This is a line of Ferraris as far as the eye can see at the 1997 meeting
This is a Ferrari F50 in 1998. The F50 was introduced in 1995 to celebrate the company's 50th anniversary.
This Ferrari 500 Superfast was seen at the 2001 Coys meeting. There's also an F40 and a 250GT Coupe.
In 2010 at the Silverstone Classic meeting I took this photograph of a Ferrari 365GT 2+2 and a 365GTC
This is a line of Dino Ferraris, also at the 2010 Silverstone Classic meeting

Wednesday, 9 January 2013

Guernsey Classic Vehicle Club Show June 2012

I've previously shown some photographs taken at the Guernsey Classic Vehicle Club Show in June 2012. All kinds of vehicles take part in this show and below are two tractors which were on display:
This is the 1951 Ferguson Tractor T20 which won the award for the Best Commercial/Tractor
I didn't take the details of this tractor, but it's a Massey Ferguson, possibly a type M35

Sunday, 6 January 2013

Aintree Motor Racing Circuit

The old motor racing circuit at Aintree was constructed round the Grand National course, crossing the horse race track at two points so that the motor racing track was partly on the inside of the Grand National course and partly on the outside. The British Grand Prix was run on this circuit five times, in 1955, 1957, 1959, 1961 and 1962, and I was fortunate enough to see all of these races as well as other events during this period such as the Aintree 200 and 100. Unfortunately in the 1950s I didn't have a camera capable of taking photographs of cars in action on the track and in the early 1960s I had a suitable camera, but not a telephoto lens. The following photographs, however show some features of the track.
This is a good picture of the pits at Aintree with some people watching the start of the 1962 Aintree 200 race. Between the pits and the line of people you may be able to make out some cars, Jim Clark in a Lotus 24 is on this side of the track leading the race (which he won) and beyond the Lotus are the number 11 and 12 BRM P57s of Graham Hill and Richie Ginther, both of whom retired. Just in front of the pit with the red 'Daily Mirror' banner is the Ferrari 156 'Sharknose' of Phil Hill who finished third.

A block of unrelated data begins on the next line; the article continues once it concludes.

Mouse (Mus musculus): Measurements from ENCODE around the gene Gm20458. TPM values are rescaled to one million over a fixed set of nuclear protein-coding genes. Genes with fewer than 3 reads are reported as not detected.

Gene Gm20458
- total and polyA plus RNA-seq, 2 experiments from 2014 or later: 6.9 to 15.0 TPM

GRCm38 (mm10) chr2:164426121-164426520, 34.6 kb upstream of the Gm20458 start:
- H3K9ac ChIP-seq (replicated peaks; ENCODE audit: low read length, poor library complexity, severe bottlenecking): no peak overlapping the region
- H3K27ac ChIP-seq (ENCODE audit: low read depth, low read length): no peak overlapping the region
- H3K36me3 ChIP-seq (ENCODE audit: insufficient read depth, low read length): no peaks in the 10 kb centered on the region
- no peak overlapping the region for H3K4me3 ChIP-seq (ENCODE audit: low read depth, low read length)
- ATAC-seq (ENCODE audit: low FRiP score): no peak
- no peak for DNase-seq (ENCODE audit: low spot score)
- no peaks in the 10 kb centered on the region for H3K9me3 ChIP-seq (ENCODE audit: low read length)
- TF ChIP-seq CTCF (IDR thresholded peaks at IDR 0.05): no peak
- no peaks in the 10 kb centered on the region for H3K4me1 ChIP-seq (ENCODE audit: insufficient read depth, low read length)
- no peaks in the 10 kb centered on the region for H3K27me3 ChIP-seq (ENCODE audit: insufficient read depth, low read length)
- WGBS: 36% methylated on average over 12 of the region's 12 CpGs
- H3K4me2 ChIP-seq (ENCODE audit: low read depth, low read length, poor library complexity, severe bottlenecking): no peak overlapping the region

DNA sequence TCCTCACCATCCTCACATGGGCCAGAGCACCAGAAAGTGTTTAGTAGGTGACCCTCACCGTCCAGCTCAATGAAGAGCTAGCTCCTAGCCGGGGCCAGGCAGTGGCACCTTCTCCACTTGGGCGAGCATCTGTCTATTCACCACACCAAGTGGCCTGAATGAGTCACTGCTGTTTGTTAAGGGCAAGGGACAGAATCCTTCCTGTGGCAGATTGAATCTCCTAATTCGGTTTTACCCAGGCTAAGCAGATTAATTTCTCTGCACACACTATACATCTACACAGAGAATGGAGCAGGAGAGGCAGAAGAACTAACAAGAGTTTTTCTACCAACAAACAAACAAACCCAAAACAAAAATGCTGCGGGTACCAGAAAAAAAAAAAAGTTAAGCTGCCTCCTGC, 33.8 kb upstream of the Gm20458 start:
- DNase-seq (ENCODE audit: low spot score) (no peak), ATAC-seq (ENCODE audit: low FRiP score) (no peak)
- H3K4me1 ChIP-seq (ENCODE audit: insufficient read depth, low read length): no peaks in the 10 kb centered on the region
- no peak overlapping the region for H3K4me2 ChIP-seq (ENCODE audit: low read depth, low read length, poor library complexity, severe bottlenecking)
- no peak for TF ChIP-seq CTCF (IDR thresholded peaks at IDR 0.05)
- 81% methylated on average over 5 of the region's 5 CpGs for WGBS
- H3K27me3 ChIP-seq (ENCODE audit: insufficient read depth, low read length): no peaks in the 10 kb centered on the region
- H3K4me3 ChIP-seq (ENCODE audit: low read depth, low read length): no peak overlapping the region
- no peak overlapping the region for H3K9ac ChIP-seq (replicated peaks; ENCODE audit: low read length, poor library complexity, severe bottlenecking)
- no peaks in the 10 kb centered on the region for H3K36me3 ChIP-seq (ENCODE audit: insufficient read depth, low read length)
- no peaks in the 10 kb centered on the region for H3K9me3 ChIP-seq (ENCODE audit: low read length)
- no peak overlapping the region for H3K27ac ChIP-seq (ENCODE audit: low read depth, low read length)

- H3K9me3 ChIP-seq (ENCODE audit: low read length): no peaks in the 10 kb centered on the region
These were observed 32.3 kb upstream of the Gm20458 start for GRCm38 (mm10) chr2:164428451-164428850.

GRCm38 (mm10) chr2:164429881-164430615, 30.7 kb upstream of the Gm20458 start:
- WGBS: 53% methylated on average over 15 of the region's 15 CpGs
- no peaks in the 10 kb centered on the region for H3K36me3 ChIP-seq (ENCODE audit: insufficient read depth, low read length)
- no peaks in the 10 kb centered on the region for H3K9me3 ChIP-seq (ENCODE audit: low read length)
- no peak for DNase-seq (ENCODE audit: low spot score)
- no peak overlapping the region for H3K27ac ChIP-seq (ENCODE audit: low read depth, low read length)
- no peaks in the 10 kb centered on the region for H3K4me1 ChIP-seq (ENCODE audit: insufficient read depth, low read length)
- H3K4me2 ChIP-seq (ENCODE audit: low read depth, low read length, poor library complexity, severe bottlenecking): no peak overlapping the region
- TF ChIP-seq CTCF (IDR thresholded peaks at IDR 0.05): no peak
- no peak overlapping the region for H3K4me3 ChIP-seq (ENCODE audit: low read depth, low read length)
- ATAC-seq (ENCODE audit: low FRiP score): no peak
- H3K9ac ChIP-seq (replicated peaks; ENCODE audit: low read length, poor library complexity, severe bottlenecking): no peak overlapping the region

The rest of these photographs are from the 1962 British Grand Prix, and the first one shows John Surtees in a Lola-Climax Mk4 returning to the paddock after a practice session. The paddock was in the centre of the circuit between the Start/Finish Straight and the Sefton Straight and access to the circuit was across the Grand National course using a line of duckboards. The mechanics sometimes found it difficult to push the cars along these duckboards to the pits and I remember at the practice for the 1961 Grand Prix, when Ferrari entered a team of four cars, one solitary mechanic was attempting to push the fourth car on his own. I gave him a hand in pushing the car to the pits, but have since regretted not taking the opportunity to get some photographs in the pit area. To get from the paddock to the stands on the other side of the Start/Finish Straight there was a similar line of duckboards across the Grand National course then a tunnel underneath the motor racing track.
John Surtees' car during practice just after the Start/Finish line. He finished second to Jim Clark's Lotus 25.
Phil Hill during practice in the Ferrari 156 on the Start/Finish Straight going towards the Waterway corner. He retired early in the race.